Glow can’t be seen as a contentless space in our digital landscape. We need to help users find the content that is important for them and organising into national hubs of this nature will do just that.  After implementing hubs for the senior phase, I would create hubs based on curricular areas for the junior phase of secondary and for primary (I’m not a primary specialist and if I was leading a project like this I would engage with primary colleagues to identify the best way to focus national hubs to meet their needs as practitioners).

content-is-king1Content is King

If we focus our development of Glow on generating content filled national hubs then we give teachers compelling reasons to return and to continue to return to Glow on a daily/weekly basis.  Without content Glow becomes nothing more than a very expensive experiment with digital tools and a space where very little happens. An analysis of the Glow usage figures for the week of Jan 27th 2013 (the last that data is available for) shows that 21% of teachers had logged into Glow in the previous 4 weeks as had 7.1% of learners. Now, I have to express some caution about the figures for January. When you look at the annual cycle of Glow usage January is the month where usage peaks, often because of the use of Glow to access resources for snow days/school closures.  If you take a broader view then typical usage of Glow is 60% to 70% less than these figures .

On average, based on aggregating the published data, in a typical four week period across Scotland, 3% of learners and about 8% of teachers use Glow. (There is some margin for error in these figures as Education Scotland do not publish a spreadsheet of data but rather publish separate charts for each local authority as PDF documents) – there are no publicly available overall statistics – which means I’ve had to analyse each LAs figures and generate estimated figures from the published charts).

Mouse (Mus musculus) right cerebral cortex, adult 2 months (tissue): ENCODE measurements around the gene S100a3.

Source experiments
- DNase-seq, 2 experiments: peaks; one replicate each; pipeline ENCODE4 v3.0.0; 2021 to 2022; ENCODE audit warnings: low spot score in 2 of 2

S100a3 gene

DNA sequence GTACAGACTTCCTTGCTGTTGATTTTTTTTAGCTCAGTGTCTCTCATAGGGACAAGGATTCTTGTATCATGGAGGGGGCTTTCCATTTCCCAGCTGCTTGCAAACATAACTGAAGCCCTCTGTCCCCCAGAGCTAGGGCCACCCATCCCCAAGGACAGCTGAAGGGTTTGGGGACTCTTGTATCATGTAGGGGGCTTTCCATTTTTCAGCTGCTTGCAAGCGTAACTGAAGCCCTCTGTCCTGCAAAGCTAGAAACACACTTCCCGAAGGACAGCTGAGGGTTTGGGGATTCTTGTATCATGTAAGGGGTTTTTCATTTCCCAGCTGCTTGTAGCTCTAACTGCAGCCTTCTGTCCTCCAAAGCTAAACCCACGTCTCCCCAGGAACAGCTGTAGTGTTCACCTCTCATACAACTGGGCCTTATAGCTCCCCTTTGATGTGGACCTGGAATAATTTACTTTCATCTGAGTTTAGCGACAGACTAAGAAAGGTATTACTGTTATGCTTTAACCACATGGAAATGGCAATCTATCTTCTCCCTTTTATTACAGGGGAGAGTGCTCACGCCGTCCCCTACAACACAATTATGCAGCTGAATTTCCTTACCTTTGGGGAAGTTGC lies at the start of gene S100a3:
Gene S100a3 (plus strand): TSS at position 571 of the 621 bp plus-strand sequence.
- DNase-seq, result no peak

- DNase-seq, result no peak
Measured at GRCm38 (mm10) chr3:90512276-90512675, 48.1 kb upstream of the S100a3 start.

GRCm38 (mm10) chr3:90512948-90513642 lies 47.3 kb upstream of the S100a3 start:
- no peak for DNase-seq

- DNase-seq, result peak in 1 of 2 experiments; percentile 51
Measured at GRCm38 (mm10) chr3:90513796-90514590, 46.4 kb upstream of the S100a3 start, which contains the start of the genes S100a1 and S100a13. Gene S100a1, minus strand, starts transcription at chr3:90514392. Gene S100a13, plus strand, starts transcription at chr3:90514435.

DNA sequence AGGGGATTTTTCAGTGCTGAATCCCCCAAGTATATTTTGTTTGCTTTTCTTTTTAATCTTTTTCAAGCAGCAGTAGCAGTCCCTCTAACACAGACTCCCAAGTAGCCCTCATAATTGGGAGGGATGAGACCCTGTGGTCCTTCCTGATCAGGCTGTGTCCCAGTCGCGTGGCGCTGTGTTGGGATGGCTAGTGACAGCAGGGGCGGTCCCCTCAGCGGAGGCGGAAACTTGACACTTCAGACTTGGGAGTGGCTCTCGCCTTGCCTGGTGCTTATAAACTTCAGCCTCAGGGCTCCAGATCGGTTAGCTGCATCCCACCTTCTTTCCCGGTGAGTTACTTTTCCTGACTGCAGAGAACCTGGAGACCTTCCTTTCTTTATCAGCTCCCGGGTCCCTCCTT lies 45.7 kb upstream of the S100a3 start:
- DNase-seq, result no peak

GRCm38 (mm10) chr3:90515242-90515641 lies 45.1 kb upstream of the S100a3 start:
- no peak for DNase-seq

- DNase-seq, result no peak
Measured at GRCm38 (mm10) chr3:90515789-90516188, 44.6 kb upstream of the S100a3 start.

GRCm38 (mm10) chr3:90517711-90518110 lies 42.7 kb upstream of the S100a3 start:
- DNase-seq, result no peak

These figures show that we REALLY need to give users a reason to access Glow.

Blendedlearning
Blended Learning

With the international trend moving towards much greater use of technology to provide online learning experiences, and initial research showing promising results on the outcome of these experiences, surely it is time to use technology as an integral part of our learning experience and not just a digital filing cabinet for resources.

Some reimaging of the support for our new national curriculum and qualifications is required. Where are the resources to support a flipped model of learning? How are we making use of resources such as the Khan Academy, TedEd, YouTube and others? Why are we not, at a national level, partnering with Khan Academy or TedEd to create free resources focused on CfE? The tools are already there for us!

How can we construct learning experiences within Glow, which are supported via our “national hubs”, that allow learners to progress at their own pace, complete online formative assessment and receive deep feedback and support from their teachers?   Do we crowd-source content, use nationally procured and user-generated video, share assessments and deploy assessments from SQA Solar and NAR? Surely, we can do this. Much of the rest of the world already is.

And, as I’ve said before, with a promise from SQA for online assessment and certification, surely now is the time to build national learning experiences using the collective knowledge of the teaching profession, HMIe and SQA.

I understand the risks